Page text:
THE AVERAGE IRISH primary school pupil spends a tenth of their time in religious tuition – over twice the average of other developed countries, a new worldwide study has claimed.
The OECD’s ‘Education at a Glance’ report says the average 7 or 8 year old in Ireland spends 10 per cent of their time in primary tuition being taught religion, while the average among the countries surveyed is 4 per cent, and the average among EU countries is 5 per cent.
The report says Irish pupils – assuming they are taught the correct number of hours demanded by the Irish primary curriculum – spend only 12 per cent of their time learning maths.
The average among developed countries is 18 per cent – with the difference in maths tuition accounted exactly for the amount of time spent on religion.
The major report, surveying conditions in 30 of the world’s developed countries, shows that Irish students also spend less time studying technology and practical subjects than their worldwide peers – and less than half of what the average student in another country might spend on Physical Education.
This is reflected in the extra time spent on ‘modern foreign languages’ – which in Ireland’s case includes the teaching of the Irish language.
Top college achievers
Elsewhere, the report shows Ireland has the fifth-highest rate of college education among those aged 25-34, while the numbers aged between 55 and 64 with third-level qualifications is about equal to the average among the G20 countries.
However, the gap of educational attainment between those aged 25-34 and those thirty years old than them is among the largest in the world in terms of both second and third-level qualifications.
In particular, Irish women in the youngest age bracket are better educated that those even ten years older than them: the gap in the number of women aged 25-34 who hold third-level qualifications, and those aged 35-44 with similar degrees, was the seventh-highest of the countries surveyed.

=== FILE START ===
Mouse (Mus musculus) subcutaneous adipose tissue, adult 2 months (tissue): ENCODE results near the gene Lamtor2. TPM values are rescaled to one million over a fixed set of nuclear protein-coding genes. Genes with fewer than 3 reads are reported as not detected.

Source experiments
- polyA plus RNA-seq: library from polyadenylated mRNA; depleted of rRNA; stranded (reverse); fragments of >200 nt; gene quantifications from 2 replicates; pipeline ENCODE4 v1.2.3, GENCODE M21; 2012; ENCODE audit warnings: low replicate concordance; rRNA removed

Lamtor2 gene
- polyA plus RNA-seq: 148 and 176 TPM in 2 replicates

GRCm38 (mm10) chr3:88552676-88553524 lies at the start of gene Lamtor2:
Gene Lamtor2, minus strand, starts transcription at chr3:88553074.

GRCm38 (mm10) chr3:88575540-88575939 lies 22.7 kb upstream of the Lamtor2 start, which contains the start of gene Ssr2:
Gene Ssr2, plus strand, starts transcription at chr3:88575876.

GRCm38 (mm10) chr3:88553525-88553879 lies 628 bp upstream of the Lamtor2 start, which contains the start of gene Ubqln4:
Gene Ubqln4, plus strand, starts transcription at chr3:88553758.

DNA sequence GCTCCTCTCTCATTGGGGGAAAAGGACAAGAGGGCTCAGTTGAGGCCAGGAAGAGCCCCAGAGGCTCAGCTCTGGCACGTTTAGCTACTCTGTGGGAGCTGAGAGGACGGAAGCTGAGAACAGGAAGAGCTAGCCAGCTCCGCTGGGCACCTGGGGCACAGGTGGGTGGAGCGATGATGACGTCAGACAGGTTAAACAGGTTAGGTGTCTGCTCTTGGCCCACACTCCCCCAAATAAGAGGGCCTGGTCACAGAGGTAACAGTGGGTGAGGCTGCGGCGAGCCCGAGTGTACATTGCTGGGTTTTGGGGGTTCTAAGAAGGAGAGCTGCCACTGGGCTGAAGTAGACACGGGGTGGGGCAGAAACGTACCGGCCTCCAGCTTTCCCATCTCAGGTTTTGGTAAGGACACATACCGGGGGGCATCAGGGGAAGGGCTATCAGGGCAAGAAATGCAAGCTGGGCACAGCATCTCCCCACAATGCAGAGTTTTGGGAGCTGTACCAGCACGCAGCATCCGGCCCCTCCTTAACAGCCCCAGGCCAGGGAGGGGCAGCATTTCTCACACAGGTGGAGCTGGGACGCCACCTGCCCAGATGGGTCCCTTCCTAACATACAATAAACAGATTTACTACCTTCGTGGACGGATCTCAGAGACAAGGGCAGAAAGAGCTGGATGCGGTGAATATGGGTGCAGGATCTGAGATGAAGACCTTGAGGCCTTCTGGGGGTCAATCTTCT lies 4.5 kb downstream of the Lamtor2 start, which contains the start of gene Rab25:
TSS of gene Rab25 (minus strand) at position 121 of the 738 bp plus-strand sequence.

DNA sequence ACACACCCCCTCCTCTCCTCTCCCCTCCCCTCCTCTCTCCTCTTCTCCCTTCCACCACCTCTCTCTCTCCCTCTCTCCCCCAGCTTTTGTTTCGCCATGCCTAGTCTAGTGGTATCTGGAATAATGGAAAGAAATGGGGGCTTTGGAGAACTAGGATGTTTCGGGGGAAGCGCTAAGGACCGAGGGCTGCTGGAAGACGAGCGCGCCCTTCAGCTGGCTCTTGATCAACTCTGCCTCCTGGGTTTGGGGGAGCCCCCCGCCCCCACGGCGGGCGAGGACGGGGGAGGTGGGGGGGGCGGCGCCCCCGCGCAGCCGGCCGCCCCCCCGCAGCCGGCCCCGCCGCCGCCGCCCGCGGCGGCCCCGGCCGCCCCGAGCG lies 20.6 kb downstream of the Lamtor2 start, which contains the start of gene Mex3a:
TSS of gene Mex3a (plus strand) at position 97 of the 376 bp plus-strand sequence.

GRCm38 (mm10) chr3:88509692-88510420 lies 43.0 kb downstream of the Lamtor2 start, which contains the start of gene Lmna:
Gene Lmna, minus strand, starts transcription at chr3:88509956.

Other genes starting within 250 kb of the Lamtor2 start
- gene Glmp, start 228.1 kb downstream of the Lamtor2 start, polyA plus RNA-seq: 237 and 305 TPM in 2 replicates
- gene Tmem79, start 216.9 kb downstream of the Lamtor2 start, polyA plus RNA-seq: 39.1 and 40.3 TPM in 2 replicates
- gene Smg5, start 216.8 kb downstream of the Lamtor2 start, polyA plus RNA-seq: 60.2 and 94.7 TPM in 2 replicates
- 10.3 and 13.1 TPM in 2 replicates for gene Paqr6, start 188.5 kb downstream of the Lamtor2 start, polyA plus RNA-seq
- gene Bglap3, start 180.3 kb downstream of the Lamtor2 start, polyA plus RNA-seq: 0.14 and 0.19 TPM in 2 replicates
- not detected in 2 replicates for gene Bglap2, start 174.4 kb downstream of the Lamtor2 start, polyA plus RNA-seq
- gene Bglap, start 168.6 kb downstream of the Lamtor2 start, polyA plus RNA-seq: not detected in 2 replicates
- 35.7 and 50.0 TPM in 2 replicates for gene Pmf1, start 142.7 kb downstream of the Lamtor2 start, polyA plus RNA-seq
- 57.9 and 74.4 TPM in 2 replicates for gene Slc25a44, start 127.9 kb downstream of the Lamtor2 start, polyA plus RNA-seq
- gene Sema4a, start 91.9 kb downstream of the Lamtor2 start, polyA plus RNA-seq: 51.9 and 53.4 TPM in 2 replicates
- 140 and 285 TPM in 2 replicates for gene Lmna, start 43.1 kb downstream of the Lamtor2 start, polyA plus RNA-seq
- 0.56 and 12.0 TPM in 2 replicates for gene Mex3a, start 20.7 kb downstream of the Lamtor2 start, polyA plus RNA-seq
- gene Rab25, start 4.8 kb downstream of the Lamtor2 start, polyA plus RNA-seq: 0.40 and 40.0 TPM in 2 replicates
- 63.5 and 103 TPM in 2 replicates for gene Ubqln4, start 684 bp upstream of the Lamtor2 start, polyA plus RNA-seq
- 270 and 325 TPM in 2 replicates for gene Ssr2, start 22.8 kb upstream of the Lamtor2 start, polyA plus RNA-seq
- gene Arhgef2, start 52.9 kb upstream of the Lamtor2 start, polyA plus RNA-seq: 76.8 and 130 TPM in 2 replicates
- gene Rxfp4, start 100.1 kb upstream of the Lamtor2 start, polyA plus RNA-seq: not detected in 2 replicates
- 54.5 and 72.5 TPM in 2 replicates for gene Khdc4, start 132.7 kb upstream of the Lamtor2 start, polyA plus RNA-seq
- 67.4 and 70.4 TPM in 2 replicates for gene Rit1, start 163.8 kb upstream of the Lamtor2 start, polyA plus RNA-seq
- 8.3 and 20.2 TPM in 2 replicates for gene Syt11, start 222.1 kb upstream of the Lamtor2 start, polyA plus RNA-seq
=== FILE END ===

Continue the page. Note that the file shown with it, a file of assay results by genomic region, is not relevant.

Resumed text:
Ireland also ranks among the countries with the highest completion rates of secondary education, and is one of only three countries (the others being China and South Korea) with little or no gender gap among second-level graduates.
The report draws particular attention to the higher-than-average educational performance of immigrants to Ireland – over half of whom are in the top quarter of educational achievers. Immigrants make up almost 20 per cent of the top quarter of Ireland’s students, it said.
Ireland is also unusual in that there is very little difference in voting rates between those with and without a third-level qualification, at either end of the age scale. Only Greece, where lesser-educated voters were actually more likely to vote, had a smaller gap.
Overall, Ireland’s education spending in 2009 was 6.3 per cent of its GDP in 2008, just above the OECD average, while the average teachers’ wage was higher than the OECD average in that year – though this has been reduced since then as a result of government spending cutbacks.